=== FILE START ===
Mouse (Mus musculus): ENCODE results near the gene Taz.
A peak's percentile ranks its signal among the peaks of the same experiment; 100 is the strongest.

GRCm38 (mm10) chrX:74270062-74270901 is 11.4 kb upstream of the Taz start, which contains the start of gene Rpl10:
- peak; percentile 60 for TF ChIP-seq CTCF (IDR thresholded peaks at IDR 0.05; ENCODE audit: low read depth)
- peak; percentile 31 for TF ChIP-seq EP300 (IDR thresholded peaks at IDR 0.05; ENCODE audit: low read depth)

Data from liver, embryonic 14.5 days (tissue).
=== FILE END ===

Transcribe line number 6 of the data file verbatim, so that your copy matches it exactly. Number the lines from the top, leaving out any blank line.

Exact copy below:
Data from liver, embryonic 14.5 days (tissue).